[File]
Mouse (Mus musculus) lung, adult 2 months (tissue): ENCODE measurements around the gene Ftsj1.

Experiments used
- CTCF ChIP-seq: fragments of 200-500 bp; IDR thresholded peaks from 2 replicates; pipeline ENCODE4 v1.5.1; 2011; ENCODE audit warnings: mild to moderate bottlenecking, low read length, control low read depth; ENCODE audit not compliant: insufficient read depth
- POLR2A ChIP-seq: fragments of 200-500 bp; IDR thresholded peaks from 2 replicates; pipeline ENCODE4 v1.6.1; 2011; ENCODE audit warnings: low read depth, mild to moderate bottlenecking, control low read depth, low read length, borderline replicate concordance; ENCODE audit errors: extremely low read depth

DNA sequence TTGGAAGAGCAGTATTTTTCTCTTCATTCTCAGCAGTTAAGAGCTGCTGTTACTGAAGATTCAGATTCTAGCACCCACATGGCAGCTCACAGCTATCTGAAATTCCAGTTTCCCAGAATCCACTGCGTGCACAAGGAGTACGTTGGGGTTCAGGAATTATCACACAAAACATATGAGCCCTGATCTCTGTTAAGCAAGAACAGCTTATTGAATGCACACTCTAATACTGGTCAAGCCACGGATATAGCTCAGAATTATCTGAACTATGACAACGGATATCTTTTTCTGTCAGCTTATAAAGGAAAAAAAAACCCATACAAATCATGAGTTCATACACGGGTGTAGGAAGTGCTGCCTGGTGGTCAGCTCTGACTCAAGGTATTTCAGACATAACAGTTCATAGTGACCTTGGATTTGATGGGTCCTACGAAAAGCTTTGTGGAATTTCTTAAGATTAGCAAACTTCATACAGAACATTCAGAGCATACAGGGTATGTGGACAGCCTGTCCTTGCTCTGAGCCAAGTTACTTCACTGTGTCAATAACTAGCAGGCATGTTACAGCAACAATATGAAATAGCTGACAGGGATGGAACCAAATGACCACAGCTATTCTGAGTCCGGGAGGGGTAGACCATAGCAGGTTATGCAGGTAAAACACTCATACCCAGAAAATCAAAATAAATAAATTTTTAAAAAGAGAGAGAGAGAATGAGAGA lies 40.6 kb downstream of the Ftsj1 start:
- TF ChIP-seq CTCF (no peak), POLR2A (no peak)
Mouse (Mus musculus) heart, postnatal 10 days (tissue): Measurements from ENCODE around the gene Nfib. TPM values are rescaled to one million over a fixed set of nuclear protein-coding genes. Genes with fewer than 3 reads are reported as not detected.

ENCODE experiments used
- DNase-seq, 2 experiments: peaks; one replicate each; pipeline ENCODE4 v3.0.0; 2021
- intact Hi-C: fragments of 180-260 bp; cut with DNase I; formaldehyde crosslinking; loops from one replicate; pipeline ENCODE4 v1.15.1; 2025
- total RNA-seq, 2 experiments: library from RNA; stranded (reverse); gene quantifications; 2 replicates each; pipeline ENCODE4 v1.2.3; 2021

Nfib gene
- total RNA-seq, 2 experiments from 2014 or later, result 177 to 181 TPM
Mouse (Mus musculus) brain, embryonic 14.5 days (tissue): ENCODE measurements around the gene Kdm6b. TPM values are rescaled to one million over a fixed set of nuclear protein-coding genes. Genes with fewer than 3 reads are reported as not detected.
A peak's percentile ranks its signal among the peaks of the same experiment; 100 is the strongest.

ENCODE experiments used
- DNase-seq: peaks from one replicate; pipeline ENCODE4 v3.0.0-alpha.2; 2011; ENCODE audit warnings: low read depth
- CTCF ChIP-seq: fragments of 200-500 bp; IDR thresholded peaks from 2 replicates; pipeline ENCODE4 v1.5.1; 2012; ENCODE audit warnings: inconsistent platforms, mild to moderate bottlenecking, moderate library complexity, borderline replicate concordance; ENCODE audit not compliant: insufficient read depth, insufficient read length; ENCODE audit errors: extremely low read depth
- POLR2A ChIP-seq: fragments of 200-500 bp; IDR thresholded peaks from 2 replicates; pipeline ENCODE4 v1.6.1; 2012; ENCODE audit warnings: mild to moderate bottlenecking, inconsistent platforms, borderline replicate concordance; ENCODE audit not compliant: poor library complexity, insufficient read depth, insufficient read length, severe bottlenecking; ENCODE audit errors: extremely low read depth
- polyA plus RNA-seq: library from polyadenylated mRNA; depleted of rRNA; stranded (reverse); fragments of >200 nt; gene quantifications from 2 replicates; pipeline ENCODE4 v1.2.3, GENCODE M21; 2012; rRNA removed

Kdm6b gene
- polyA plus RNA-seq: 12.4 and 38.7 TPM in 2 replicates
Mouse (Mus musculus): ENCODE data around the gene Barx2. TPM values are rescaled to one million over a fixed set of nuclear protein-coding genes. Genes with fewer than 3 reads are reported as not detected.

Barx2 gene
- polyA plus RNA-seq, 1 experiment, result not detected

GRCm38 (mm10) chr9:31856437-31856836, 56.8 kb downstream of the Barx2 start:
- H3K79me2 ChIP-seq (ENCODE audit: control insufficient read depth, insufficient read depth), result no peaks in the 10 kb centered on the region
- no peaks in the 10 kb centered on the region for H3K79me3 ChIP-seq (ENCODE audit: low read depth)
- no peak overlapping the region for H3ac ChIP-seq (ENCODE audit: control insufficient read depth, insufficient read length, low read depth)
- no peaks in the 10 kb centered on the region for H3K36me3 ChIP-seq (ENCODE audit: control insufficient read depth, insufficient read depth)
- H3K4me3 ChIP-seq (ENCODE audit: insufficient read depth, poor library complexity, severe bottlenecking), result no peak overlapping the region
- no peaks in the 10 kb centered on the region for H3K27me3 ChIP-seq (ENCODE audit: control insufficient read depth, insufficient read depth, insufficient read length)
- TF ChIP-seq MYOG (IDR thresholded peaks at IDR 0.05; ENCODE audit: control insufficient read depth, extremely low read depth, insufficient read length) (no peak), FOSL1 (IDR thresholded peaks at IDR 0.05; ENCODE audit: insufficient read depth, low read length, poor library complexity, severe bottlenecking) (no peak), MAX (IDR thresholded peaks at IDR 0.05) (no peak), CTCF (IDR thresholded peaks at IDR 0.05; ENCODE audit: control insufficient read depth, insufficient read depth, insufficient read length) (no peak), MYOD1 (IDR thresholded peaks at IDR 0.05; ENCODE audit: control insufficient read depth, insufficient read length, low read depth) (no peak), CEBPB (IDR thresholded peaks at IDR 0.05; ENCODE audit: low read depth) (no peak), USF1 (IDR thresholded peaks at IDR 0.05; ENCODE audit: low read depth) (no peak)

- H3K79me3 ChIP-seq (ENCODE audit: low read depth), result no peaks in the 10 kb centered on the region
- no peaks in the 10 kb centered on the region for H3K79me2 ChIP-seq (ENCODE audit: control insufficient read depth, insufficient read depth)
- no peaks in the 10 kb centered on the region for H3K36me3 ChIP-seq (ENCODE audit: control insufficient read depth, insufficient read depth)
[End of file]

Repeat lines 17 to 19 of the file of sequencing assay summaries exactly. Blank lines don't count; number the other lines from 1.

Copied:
- DNase-seq: peaks from one replicate; pipeline ENCODE4 v3.0.0-alpha.2; 2011; ENCODE audit warnings: low read depth
- CTCF ChIP-seq: fragments of 200-500 bp; IDR thresholded peaks from 2 replicates; pipeline ENCODE4 v1.5.1; 2012; ENCODE audit warnings: inconsistent platforms, mild to moderate bottlenecking, moderate library complexity, borderline replicate concordance; ENCODE audit not compliant: insufficient read depth, insufficient read length; ENCODE audit errors: extremely low read depth
- POLR2A ChIP-seq: fragments of 200-500 bp; IDR thresholded peaks from 2 replicates; pipeline ENCODE4 v1.6.1; 2012; ENCODE audit warnings: mild to moderate bottlenecking, inconsistent platforms, borderline replicate concordance; ENCODE audit not compliant: poor library complexity, insufficient read depth, insufficient read length, severe bottlenecking; ENCODE audit errors: extremely low read depth